Total Solar       2015 Mar 20     11.841     23.967      -0.214
         Total Lunar       2015 Apr 04     12.833     12.892      -5.289
         Partial Solar     2015 Sep 13     23.464     11.398       3.889
         Total Lunar       2015 Sep 28      0.438      0.293       1.534

Two web based tools that can also be used to calculate the local circumstances for all solar and lunar eclipses visible from any location. They are the Javascript Solar Eclipse Explorer and the Javascript Lunar Eclipse Explorer. The URLs for these tools are:

Javascript Solar Eclipse Explorer: www.EclipseWise.com/solar/JSEX/JSEX-index.html

Javascript Lunar Eclipse Explorer: www.EclipseWise.com/lunar/JLEX/JLEX-index.html

Eclipse Web Sites

The EclipseWise.com web site features predictions and maps for all solar and lunar eclipses from -2999 to +3000 (3000 BCE to 3000 CE), with special emphasis on upcoming eclipses.

Some of the content on EclipseWise.com is based on the books:

The World Atlas of Solar Eclipses provides maps of all central eclipse paths from 2000 BCE to 3000 CE.

The EclipseWise.com web site is located at:

www.EclipseWise.com/eclipse.html

Information on solar and lunar eclipse photography, and tips on eclipse observing and eye safety may be found at:

www.mreclipse.com

Acknowledgments

All eclipse predictions were generated on an Apple Power Mac G4 computer using algorithms developed from the Explanatory Supplement [1974] with additional algorithms from Meeus, Grosjean, and Vanderleen [1966]. The solar coordinates used in the eclipse predictions are based on VSOP87 [P. Bretagnon and G. Francou, 1988]. The lunar coordinates are based on ELP-2000/82 [M. Chapront-Touzé and J. Chapront, 1983]. For lunar eclipses, the diameter of the umbral and penumbral shadows were calculated using Danjon's rule of enlarging Earth's radius by 1/85 to compensate for the opacity of the terrestrial atmosphere; corrections for the effects of oblateness have also been included. Text and table composition was done on a Macintosh using Microsoft Word. Additional figure annotation was performed with Claris MacDraw Pro.

All calculations, diagrams, tables, and opinions presented in this paper are those of the author, and he assumes full responsibility for their accuracy.

Permission is granted to reproduce the eclipse data when accompanied by a link to this page and an acknowledgment:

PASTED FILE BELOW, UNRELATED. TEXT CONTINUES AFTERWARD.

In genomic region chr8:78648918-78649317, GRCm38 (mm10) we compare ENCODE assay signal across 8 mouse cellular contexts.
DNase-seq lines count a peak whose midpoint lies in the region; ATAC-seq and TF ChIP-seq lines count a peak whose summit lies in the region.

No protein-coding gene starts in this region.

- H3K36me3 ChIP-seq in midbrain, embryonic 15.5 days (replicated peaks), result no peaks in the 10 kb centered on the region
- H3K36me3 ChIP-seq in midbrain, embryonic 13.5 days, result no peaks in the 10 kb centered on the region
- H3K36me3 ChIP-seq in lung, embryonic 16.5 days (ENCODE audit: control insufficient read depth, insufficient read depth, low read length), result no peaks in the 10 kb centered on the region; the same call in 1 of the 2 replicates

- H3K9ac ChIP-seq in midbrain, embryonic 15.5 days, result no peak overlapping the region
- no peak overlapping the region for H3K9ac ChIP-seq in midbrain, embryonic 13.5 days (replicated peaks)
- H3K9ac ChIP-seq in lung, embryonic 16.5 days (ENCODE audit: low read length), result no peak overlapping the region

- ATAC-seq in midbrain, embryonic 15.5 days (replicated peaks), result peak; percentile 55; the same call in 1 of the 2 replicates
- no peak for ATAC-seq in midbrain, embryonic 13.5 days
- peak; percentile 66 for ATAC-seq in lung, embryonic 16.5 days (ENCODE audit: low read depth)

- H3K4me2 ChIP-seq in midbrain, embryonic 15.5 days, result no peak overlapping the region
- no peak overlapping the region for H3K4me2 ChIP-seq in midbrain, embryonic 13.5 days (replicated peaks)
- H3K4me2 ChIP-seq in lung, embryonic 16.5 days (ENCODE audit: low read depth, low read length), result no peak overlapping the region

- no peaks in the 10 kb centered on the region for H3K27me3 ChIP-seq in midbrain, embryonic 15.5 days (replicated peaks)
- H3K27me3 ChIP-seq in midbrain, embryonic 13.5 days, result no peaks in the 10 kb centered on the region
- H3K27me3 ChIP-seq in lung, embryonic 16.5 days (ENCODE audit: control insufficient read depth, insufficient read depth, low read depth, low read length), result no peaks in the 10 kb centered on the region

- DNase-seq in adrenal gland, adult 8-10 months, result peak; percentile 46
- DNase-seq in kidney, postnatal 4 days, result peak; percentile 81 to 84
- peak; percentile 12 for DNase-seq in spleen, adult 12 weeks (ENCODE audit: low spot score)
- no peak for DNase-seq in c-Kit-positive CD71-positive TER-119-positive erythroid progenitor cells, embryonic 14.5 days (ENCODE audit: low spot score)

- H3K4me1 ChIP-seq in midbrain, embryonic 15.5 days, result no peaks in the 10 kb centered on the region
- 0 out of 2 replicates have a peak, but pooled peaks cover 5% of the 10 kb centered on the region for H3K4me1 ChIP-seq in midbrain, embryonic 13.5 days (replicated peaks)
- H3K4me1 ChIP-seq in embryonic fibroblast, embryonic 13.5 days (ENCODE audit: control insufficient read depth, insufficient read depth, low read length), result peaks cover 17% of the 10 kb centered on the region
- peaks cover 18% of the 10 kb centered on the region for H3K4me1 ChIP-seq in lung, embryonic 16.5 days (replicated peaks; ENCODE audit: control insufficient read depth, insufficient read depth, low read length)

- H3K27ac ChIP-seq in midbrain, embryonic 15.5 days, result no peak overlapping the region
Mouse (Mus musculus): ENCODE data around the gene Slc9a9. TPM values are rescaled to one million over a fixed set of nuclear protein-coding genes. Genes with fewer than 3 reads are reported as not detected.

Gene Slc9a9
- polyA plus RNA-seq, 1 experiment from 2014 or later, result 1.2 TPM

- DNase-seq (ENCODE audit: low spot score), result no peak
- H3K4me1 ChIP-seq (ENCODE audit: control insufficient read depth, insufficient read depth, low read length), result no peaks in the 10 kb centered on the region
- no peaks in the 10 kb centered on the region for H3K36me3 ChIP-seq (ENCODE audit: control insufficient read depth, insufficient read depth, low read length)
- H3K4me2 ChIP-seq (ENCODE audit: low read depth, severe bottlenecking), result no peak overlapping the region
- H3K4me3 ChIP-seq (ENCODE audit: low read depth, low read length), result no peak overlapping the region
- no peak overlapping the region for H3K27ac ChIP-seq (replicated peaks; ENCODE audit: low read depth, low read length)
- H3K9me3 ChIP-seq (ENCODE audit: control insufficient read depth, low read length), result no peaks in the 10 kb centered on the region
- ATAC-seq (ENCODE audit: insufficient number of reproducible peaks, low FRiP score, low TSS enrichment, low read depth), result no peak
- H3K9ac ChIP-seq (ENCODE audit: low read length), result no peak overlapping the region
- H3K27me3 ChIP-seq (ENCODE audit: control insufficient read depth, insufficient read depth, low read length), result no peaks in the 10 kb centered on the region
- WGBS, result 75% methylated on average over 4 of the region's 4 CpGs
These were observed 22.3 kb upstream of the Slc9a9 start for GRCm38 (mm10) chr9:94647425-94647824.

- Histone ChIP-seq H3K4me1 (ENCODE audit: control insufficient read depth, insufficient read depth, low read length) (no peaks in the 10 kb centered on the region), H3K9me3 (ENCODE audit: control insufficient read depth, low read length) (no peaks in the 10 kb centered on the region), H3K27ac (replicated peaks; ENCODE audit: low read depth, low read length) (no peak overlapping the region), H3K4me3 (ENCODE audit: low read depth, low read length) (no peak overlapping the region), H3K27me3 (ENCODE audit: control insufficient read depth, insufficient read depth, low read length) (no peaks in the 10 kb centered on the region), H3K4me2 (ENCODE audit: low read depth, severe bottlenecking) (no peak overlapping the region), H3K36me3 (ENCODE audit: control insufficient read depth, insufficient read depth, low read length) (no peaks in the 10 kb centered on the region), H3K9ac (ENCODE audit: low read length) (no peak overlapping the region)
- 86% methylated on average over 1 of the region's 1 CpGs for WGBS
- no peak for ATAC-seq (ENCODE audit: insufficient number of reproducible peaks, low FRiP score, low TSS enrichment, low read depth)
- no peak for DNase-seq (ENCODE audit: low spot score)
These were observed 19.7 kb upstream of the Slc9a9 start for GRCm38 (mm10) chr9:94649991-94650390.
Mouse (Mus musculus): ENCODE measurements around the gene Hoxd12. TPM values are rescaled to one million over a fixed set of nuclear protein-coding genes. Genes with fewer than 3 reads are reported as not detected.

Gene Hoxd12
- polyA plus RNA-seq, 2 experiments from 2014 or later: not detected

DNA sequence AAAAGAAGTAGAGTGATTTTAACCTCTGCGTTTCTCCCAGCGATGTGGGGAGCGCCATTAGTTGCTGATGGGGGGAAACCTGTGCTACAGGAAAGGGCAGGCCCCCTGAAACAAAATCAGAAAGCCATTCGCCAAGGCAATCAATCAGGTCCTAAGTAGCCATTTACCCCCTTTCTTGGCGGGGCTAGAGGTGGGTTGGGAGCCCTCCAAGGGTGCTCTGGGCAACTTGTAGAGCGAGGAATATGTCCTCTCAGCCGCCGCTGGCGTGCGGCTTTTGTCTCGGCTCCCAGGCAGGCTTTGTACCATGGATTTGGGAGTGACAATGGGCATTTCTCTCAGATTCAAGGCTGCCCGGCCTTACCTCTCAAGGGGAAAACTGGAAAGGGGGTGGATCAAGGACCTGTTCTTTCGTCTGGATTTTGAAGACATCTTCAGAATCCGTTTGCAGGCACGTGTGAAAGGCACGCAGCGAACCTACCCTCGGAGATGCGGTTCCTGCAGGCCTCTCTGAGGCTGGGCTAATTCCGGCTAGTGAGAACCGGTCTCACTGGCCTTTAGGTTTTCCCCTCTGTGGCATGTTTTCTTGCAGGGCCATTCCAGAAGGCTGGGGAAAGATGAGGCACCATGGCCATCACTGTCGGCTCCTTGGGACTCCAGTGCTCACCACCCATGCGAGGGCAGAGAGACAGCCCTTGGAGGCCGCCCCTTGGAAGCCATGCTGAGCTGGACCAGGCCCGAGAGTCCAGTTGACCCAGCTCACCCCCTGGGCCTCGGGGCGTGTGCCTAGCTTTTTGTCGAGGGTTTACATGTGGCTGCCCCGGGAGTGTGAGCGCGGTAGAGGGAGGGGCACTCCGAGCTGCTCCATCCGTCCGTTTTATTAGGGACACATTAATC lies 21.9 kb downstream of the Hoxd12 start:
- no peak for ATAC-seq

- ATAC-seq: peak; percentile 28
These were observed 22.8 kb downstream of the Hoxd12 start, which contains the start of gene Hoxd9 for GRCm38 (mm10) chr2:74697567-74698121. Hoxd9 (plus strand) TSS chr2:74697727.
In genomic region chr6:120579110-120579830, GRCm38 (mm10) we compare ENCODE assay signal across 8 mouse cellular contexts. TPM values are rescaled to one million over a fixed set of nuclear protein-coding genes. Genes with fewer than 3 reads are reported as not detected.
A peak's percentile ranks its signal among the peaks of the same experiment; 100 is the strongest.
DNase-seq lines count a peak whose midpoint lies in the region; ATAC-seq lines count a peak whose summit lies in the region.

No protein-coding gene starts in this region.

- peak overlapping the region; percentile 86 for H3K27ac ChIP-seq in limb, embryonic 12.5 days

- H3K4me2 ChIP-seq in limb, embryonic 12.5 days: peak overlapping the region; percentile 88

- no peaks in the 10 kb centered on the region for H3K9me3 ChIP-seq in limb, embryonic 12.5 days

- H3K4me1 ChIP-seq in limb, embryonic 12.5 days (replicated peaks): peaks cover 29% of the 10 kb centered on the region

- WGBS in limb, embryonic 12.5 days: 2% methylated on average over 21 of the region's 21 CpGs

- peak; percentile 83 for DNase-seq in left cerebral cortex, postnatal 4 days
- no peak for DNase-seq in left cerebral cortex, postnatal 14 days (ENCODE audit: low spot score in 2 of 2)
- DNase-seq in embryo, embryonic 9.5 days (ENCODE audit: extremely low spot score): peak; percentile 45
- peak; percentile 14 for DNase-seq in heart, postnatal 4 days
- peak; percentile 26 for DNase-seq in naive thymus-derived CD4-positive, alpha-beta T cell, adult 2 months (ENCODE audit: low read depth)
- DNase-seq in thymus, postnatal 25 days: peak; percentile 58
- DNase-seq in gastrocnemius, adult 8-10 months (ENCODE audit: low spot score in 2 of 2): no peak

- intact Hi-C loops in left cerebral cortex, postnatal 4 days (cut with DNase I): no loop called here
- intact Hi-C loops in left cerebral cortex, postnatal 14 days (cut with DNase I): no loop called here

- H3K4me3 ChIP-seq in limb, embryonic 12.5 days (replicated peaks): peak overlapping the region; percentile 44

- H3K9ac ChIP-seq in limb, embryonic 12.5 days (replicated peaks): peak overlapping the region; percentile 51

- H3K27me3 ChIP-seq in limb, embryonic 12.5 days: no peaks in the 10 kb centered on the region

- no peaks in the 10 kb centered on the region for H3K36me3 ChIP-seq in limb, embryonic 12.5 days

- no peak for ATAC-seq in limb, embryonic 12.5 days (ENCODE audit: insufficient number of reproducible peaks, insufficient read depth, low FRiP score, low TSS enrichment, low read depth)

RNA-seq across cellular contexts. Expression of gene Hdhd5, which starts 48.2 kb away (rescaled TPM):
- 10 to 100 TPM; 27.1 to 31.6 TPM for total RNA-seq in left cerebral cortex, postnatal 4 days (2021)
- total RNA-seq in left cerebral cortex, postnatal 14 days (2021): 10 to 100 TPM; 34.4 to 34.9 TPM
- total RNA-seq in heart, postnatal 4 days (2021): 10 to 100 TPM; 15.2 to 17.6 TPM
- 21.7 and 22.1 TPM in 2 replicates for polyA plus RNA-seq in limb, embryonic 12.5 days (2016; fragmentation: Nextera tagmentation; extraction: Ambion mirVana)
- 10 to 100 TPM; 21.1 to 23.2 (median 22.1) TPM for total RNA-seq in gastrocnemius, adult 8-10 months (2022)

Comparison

"Eclipse Predictions by Fred Espenak, EclipseWise.com"

The use of diagrams and maps is permitted provided that they are unaltered (except for re-sizing) and the embedded credit line is not removed or covered.

Footnotes

[1] Gamma is the distance of the Moon's shadow axis from Earth's center (in Earth radii) when it reaches its minimum absolute value.

[2] The instant of greatest eclipse for lunar eclipses occurs when the distance between the Moon's shadow axis and Earth's geocenter reaches a minimum.

[3] Eclipse magnitude for solar eclipses is defined as the fraction of the Sun's diameter occulted by the Moon.

[4] Eclipse obscuration is defined as the fraction of the Sun's area occulted by the Moon.

[5] The Saros is a period of 6,585.3 days (18 years 11 days 8 hours) in which eclipses (both solar and lunar) repeat. The geometry isn't exact but close enough for a Saros series to last 12 or more centuries.

[6] The instant of greatest eclipse for lunar eclipses occurs when the distance between the Moon's shadow axis and Earth's geocenter reaches a minimum.

[7] Umbral eclipse magnitude is defined as the fraction of the Moon's diameter occulted by the umbral shadow.

[8] The sub-solar point is the geographic location where the Sun appears directly overhead (zenith).

[6] Eclipse obscuration is defined as the fraction of the Sun's area occulted by the Moon.

References

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Chapront-Touzé, M and Chapront, J., "The Lunar Ephemeris ELP 2000," Astron. and Astrophys., vol. 124, no. 1, pp 50-62 (1983).

Chauvenet, W., Manual of Spherical and Practical Astronomy, Vol.1, 1891 (Dover edition 1961).

Danjon, A., "Les éclipses de Lune par la pénombre en 1951," L'Astronomie, 65, 51-53 (Feb. 1951).

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Espenak, F., Fifty Year Canon of Lunar Eclipses: 1986–2035, Sky Publishing Corp., Cambridge, MA, 1989.

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Espenak, F., Thousand Year Canon of Lunar Eclipses 1501 to 2500, AstroPixels Publishing, Portal, AZ, 2014.

Explanatory Supplement to the Astronomical Ephemeris and the American Ephemeris and Nautical Almanac, Her Majesty's Nautical Almanac Office, London, 1974.

Littmann, M., Espenak, F., & Willcox, K., Totality—Eclipses of the Sun, 3rd Ed., Oxford University Press, New York, 2008.

Meeus, J., Mathematical Astronomy Morsels III, Ch. 21, Willmann-Bell, Richmond, 2004.

Meeus, J., Grosjean, C.C., & Vanderleen, W., Canon of Solar Eclipses, Pergamon Press, New York, 1966.

Meeus, J. & Mucke, H., Canon of Lunar Eclipses: -2002 to +2526, Astronomisches Buro, Wien, 1979.